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State Department Appoints Officials to Address Havana Syndrome

Havana Syndrome
US Secretary of State Antony Blinken announced on Friday that the Biden administration’s plan to address Havana Syndrome. Credit: Facebook/US State Department

Secretary of State Antony Blinken announced on Friday that the Biden Administration has appointed two officials to direct the State Department’s investigation into cases of Havana Syndrome.

Havana Syndrome is a neurological condition suffered by many diplomats and other state employees domestically and abroad. Its symptoms typically include a loud, unexplained ringing in the ears that resemble tinnitus and episodes of vertigo and tiredness.

Blinken’s announcement constitutes his most expansive public engagement with the topic of Havana Syndrome. He described having met with individuals who have suffered from the condition and said that the government will work to establish the origin of Havana Syndrome, pledging to get “to the bottom of what and who is causing these incidents.”

“This is an urgent priority for President Biden, for me, for our entire government. We will do absolutely everything we can, leaving no stone unturned, to stop these occurrences as swiftly as possible.”

“We’re working tirelessly with partners across the government to identify what is causing these incidents and to learn who is responsible,” Blinken affirmed.

Mysterious origins of Havana Syndrome have not yet been determined

The government has not been able to trace the exact source of Havana Syndrome. The syndrome seems to exclusively affect U.S. diplomats and government workers, almost overwhelmingly when they are working overseas.

Adam Schiff, the chairman of the House Permanent Select Committee on Intelligence, said earlier this week that the government is gaining ground in its pursuit of the root cause of the syndrome, but that they have not yet reached a definitive answer:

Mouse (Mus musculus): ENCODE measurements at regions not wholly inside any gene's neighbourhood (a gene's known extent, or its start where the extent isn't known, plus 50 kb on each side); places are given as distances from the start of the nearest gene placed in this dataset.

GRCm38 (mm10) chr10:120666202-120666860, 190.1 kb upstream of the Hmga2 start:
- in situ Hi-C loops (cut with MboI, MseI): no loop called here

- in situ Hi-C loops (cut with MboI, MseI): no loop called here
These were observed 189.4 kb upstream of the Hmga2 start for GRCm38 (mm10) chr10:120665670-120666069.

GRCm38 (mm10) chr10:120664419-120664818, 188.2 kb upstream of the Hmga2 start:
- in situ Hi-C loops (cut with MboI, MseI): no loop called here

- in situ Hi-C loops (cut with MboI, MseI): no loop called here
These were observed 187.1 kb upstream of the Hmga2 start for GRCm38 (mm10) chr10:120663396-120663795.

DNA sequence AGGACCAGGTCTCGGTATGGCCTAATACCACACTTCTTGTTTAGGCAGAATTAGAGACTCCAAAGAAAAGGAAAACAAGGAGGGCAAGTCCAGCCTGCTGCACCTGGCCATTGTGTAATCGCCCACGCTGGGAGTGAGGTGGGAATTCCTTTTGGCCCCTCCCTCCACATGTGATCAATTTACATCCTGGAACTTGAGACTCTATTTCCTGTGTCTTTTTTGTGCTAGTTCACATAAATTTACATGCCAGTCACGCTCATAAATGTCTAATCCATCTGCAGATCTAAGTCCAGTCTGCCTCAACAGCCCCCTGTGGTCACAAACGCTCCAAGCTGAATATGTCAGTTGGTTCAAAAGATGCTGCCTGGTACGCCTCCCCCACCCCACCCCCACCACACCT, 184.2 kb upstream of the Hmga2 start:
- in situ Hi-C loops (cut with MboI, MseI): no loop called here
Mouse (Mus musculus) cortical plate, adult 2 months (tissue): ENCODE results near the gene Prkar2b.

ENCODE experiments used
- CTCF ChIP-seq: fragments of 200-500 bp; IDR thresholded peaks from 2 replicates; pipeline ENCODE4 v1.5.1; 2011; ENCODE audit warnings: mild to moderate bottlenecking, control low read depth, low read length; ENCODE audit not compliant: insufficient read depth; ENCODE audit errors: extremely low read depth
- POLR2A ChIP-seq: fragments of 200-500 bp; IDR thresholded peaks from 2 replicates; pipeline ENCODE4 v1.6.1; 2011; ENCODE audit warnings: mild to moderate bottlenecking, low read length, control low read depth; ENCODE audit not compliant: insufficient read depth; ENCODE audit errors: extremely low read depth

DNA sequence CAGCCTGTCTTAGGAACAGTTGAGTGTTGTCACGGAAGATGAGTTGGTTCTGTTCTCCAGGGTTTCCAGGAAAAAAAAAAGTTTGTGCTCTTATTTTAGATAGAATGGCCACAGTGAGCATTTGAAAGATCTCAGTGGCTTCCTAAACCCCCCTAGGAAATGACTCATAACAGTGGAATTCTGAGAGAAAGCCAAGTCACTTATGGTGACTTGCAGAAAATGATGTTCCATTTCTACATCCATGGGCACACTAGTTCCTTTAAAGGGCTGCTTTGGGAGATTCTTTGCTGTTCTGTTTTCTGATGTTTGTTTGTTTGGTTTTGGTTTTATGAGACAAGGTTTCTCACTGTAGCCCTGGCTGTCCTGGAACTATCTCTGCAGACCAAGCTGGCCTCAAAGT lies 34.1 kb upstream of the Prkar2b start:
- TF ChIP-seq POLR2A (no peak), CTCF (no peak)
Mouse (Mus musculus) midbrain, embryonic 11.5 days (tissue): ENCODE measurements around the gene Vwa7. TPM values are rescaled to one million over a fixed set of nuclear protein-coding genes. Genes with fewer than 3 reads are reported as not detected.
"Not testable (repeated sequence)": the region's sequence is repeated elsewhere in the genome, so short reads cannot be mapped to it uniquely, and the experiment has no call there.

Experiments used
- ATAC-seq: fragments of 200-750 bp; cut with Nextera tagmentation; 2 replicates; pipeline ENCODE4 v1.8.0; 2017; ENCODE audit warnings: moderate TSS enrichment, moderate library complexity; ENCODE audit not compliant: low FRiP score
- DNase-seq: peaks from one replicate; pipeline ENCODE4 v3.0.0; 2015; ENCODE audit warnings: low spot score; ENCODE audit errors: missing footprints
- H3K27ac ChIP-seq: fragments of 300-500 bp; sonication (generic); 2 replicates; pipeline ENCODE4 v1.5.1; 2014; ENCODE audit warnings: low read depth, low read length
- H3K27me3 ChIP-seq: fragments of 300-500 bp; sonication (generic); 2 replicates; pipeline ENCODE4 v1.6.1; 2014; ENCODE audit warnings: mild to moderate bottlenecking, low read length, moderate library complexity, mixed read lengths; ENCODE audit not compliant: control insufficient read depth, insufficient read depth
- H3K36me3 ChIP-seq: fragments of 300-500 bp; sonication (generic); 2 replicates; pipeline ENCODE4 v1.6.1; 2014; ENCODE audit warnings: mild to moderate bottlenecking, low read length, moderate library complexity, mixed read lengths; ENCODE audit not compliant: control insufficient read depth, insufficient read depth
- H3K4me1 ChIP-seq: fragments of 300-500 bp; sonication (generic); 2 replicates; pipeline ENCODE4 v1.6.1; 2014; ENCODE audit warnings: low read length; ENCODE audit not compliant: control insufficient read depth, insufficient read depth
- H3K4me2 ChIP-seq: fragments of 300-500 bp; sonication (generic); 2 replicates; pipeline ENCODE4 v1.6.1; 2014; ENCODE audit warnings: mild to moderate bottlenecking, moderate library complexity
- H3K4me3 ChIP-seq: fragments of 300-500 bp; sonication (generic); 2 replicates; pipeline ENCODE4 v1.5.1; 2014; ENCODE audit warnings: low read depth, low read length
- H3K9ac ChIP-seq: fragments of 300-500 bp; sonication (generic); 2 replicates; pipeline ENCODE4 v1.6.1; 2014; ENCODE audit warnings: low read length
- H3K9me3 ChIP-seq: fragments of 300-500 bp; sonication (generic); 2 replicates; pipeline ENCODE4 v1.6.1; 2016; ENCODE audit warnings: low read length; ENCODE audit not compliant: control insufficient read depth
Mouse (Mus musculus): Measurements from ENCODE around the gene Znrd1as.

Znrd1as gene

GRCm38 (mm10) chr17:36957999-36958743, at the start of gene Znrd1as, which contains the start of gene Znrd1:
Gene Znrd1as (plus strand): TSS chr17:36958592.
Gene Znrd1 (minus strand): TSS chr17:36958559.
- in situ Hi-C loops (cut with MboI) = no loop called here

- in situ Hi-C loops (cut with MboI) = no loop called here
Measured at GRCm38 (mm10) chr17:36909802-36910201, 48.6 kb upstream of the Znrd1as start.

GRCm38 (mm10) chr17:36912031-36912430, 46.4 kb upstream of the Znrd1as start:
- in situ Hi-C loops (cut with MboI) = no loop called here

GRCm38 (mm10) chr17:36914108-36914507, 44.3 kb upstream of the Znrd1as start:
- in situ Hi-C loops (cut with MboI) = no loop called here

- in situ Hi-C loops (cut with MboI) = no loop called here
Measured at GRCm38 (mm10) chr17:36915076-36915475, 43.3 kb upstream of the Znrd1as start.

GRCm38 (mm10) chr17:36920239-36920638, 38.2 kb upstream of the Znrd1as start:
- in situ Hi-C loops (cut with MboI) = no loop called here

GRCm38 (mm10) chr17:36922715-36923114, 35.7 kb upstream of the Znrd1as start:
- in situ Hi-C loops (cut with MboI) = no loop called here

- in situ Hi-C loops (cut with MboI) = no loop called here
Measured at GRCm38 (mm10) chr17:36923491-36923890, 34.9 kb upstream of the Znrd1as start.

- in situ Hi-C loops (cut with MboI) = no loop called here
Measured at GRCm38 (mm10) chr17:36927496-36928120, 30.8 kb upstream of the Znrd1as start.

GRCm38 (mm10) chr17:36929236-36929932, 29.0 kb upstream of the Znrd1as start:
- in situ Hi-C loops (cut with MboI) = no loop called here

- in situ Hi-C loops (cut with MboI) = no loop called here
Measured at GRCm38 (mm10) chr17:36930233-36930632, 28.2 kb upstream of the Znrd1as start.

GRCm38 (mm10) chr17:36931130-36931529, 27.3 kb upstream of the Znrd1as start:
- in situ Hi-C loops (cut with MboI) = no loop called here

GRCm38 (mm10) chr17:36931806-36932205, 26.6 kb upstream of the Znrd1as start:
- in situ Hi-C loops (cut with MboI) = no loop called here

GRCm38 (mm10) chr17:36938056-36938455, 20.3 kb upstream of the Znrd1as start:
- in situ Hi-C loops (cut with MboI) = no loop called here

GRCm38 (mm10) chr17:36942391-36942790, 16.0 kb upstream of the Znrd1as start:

“I would say that we are marginally closer,” he said when asked at the Aspen Security Forum, “I don’t feel that I have a lot more optimism than that. I think we’re making progress. But it has been very slow and much slower than, certainly, I think any of us like to see. It’s not for a lack of effort.”

Schiff closed his remarks by acknowledging the deeply mysterious nature of the affliction:

“I still personally have profound questions about what is causing this, and whether it is one cause, or several. And so we still, I believe, have a lot of work ahead of us.”

The State Department’s investigation into Havana Syndrome is being led by the National Security Council, according to a spokesperson from the forum:

“We look forward to continuing to work with the State Department’s Health Incident Response Task Force, and with Ambassador Moore and Ambassador Uyehara, as part of the National Security Council-led government-wide effort to investigate the cause of these anomalous health incidents and do everything we can to ensure the safety and security of Americans serving around the world.”

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